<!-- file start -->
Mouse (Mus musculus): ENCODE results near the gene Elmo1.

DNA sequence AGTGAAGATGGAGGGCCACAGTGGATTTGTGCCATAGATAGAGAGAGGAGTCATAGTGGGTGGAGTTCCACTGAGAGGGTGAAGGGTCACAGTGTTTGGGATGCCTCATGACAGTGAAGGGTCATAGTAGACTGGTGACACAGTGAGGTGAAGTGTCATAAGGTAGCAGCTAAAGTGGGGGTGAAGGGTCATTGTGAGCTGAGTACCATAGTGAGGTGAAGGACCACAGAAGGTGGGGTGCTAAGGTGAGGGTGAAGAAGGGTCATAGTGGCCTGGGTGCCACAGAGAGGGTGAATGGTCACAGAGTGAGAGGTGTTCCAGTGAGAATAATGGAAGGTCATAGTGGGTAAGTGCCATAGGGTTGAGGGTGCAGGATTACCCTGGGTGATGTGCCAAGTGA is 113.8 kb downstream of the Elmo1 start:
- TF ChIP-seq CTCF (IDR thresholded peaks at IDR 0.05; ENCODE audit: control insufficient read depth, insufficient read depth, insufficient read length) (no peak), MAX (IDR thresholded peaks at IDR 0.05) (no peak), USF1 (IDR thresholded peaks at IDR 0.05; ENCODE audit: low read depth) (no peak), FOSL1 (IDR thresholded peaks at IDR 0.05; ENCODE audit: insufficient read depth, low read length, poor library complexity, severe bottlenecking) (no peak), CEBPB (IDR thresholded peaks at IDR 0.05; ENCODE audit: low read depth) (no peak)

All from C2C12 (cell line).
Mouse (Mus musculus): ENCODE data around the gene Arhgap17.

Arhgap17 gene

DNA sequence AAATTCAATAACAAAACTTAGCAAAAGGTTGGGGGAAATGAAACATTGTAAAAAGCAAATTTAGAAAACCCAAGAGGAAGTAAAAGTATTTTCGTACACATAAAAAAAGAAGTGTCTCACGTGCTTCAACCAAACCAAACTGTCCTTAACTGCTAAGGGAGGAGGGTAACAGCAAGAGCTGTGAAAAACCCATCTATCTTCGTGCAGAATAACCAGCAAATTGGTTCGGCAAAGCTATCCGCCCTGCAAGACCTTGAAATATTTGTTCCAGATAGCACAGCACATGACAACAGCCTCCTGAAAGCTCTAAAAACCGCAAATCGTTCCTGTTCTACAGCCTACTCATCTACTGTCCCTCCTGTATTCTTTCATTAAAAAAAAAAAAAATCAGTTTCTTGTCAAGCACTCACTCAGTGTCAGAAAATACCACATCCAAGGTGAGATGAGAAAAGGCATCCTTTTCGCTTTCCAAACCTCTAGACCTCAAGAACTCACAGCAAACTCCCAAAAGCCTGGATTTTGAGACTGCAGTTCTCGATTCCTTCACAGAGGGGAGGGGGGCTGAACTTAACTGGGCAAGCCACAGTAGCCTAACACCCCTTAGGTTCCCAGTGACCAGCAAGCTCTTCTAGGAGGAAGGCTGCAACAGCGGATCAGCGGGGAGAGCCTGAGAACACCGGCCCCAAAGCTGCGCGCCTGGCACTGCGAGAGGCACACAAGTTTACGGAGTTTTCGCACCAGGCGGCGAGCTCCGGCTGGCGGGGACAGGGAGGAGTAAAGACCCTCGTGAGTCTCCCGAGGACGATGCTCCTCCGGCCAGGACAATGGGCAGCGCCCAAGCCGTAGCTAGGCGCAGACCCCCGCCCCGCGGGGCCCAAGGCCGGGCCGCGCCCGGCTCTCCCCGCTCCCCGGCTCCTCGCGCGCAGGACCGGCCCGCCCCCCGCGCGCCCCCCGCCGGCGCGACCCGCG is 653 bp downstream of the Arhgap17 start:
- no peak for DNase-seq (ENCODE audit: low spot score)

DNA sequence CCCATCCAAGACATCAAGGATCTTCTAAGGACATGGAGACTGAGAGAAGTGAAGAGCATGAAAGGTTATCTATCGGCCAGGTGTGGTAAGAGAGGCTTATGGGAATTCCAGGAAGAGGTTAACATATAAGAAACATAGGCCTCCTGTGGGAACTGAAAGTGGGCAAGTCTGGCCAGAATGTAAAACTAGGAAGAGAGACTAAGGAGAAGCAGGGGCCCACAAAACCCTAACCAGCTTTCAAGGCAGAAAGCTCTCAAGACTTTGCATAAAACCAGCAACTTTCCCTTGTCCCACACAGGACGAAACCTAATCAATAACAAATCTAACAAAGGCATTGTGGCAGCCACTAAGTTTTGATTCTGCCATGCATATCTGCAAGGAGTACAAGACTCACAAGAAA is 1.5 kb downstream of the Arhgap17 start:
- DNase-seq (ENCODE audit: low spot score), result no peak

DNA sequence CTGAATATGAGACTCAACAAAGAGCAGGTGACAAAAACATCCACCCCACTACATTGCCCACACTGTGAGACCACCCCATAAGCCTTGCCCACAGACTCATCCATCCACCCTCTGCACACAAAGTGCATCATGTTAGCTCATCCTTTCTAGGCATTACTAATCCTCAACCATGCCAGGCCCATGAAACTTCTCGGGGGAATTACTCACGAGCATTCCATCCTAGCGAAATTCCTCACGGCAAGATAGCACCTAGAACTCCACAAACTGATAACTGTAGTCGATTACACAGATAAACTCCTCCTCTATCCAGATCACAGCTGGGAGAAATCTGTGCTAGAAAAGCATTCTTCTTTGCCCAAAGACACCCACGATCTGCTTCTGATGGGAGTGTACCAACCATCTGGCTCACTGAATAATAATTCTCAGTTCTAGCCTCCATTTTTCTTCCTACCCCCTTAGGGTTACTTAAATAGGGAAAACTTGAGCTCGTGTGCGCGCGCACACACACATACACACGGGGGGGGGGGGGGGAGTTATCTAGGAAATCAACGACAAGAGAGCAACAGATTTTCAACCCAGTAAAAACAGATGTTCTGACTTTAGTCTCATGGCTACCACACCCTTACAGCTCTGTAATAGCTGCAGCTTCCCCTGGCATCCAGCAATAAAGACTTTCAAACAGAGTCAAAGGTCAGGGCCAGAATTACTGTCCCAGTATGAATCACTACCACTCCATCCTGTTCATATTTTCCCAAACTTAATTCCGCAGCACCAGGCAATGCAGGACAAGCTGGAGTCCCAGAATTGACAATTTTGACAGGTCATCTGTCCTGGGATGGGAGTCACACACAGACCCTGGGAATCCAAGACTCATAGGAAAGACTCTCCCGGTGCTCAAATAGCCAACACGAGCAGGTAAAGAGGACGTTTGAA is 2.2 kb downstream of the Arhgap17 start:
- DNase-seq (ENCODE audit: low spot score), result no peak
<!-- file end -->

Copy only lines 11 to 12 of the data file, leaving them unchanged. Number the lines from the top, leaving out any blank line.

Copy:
DNA sequence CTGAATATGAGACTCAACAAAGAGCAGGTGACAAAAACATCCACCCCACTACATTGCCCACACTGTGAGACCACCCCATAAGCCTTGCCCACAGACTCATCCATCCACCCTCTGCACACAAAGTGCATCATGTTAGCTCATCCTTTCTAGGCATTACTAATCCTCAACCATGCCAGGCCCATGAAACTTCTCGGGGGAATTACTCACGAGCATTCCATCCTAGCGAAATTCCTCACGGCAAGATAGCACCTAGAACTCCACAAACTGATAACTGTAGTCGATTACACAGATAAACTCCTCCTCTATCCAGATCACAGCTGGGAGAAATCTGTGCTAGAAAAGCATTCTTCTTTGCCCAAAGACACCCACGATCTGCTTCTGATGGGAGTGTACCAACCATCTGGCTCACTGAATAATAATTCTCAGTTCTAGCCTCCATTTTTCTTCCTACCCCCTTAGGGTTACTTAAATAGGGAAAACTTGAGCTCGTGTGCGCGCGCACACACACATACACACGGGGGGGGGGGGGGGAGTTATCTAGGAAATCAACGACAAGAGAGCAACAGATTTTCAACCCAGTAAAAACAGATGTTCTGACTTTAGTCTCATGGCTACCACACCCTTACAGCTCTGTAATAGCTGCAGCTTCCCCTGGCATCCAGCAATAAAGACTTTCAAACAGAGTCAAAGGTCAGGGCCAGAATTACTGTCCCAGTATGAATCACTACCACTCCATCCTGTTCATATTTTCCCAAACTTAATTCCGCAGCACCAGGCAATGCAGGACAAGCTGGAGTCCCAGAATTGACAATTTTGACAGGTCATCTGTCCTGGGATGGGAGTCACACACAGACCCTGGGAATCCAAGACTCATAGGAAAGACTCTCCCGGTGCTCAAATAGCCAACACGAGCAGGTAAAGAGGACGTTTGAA is 2.2 kb downstream of the Arhgap17 start:
- DNase-seq (ENCODE audit: low spot score), result no peak